The search engine cut back on information about Artificial Intelligence before Pizza Glue Fiasco

Security Issues of Private AI: a Report from Prism Infosec on Microsoft Copilot, OpenAI, ChatGPT and BrightEdge

There are obvious risks that consumer-grade AI tools can create. However, an increasing number of potential issues are arising with “proprietary” AI offerings broadly deemed safe for work such as Microsoft Copilot, says Phil Robinson, principal consultant at security consultancy Prism Infosec.

There is concerns around the use of machine learning tools that could be used to interfere with staff’s privacy. The recalled feature from Microsoft says that the snapshots are yours and that you are in control of privacy.

Concerns are also mounting over OpenAI’s ChatGPT, which has demonstrated screenshotting abilities in its soon-to-launch macOS app that privacy experts say could result in the capture of sensitive data.

The threat of leaking House data to non-House approved cloud services was deemed by the Office of Cybersecurity to be a threat to users, and so the US House of Representatives has banned the use of Microsoft Copilot among staff members.

Meanwhile, market analyst Gartner has cautioned that “using Copilot for Microsoft 365 exposes the risks of sensitive data and content exposure internally and externally.” Last month, Google was forced to make adjustments to its new search feature, after some strange answers to queries were found on the internet.

At the same time, there’s the threat of AI systems themselves being targeted by hackers. “Theoretically, if an attacker managed to gain access to the large language model (LLM) that powers a company’s AI tools, they could siphon off sensitive data, plant false or misleading outputs, or use the AI to spread malware,” says Woollven.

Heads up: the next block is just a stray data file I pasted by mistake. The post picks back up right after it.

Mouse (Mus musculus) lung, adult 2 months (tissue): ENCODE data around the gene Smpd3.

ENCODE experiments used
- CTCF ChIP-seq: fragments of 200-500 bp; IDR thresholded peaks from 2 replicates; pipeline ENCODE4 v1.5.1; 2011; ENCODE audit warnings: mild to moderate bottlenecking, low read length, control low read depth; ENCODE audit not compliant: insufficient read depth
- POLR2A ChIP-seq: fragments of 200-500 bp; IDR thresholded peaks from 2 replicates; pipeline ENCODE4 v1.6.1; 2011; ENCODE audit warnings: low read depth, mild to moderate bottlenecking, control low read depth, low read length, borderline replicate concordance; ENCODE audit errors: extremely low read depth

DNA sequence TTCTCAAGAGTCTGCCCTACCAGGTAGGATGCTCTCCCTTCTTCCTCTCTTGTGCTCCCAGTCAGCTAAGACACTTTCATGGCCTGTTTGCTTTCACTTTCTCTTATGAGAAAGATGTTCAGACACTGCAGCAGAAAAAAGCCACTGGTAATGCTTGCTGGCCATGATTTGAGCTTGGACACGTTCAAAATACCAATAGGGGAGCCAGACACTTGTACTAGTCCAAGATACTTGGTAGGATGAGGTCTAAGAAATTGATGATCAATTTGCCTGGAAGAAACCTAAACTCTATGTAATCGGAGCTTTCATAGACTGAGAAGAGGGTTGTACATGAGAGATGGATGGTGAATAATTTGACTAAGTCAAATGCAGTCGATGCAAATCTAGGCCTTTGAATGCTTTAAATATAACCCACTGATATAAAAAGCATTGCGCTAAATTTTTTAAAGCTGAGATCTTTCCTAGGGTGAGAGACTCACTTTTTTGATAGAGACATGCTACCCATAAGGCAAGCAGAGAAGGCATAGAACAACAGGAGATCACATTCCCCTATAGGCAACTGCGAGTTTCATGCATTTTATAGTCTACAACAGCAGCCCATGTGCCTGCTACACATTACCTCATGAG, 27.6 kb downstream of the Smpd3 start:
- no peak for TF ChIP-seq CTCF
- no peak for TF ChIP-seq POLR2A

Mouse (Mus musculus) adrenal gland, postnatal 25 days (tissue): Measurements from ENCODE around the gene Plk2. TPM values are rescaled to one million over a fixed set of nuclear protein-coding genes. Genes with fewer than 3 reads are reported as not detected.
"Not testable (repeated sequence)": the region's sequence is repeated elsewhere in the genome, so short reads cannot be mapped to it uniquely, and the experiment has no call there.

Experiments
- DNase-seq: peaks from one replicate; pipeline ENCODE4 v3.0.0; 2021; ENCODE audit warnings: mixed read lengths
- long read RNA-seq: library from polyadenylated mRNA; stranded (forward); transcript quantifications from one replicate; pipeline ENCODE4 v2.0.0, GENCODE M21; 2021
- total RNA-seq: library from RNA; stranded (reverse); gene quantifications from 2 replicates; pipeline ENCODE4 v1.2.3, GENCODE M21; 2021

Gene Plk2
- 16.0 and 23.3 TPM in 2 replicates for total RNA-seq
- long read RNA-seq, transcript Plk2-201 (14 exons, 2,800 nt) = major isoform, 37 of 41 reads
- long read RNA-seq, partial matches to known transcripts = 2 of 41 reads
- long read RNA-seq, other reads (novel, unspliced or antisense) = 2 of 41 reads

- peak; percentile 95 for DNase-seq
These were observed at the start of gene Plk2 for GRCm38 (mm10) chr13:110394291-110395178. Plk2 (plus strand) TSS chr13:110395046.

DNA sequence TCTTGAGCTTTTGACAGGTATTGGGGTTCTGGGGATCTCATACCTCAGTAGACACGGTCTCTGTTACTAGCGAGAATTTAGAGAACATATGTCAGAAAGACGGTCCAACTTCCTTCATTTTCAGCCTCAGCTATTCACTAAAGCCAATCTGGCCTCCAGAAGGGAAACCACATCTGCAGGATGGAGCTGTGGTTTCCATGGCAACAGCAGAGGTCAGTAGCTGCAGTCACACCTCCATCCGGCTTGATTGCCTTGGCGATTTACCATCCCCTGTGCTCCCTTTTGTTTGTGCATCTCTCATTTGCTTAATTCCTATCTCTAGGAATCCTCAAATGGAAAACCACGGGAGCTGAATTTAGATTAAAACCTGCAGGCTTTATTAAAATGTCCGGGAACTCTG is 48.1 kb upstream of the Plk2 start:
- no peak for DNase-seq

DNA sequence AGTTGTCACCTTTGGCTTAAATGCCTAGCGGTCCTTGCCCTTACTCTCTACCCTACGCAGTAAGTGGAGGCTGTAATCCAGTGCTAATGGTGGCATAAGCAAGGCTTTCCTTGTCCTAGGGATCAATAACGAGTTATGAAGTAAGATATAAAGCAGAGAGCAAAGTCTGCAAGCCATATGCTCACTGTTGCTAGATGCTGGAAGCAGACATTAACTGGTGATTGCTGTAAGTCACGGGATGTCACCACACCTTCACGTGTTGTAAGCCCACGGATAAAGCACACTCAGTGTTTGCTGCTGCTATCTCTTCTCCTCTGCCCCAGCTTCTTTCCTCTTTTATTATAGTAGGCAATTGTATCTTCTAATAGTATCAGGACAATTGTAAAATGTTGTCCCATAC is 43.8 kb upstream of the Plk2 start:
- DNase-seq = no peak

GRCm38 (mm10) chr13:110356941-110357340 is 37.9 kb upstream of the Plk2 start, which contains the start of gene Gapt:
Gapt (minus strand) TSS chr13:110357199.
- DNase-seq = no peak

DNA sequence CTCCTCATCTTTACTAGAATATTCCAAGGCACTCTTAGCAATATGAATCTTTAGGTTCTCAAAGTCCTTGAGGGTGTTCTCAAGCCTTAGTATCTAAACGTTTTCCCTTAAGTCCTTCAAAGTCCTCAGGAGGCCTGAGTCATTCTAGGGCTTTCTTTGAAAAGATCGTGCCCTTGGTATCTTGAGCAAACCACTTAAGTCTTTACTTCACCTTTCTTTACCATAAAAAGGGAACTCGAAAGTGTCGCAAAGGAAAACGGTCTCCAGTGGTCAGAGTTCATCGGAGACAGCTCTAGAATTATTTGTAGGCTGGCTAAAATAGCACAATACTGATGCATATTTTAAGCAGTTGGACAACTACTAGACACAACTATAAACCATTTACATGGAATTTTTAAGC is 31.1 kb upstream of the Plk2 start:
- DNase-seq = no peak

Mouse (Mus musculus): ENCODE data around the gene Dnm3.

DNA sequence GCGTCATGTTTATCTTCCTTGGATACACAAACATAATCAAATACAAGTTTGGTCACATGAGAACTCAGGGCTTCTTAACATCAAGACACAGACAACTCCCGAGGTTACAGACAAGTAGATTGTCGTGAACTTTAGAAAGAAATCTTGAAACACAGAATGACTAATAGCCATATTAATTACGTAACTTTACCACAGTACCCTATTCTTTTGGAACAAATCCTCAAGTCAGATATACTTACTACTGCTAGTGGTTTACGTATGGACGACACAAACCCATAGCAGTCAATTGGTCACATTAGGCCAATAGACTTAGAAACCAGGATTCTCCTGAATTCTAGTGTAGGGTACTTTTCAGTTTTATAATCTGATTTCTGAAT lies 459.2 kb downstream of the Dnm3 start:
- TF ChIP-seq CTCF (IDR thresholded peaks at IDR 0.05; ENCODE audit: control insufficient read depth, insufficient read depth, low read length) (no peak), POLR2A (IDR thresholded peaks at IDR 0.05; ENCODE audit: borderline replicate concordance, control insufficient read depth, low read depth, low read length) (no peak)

It is possible to use this to look for sensitive data if access privileges have not been locked down. Employees are willing to ask to see pay scales, M&A activity and documents with credentials, which can be leaked or sold.

Adriance said that people who chose to enroll in the test were shown information on a wide range of queries, while those who didn’t chose to join the test were not. According to BrightEdge, the areas where AI Overviews can be most useful are the ones where they believe it will help the most. The majority of health careKeyword searches have an artificial intelligence answer on them. Sample queries included in BrightEdge’s data included “foot infection,” “bleeding bowel,” and “telehealth urgent care.” More than 22% of queries about the return of Artificial Intelligence Overviews are about ecommerce, while restaurants and travel only bring up around 2% of the time.

Jim Yu, BrightEdge’s founder and executive chairman, says the drop-off suggests that Google has decided to take an increasingly cautious approach to this rollout. “There’s obviously some risks they’re trying to tightly manage,” he says. These early problems may be a problem, but Yu is generally optimistic about how the tech titan is going to address them.

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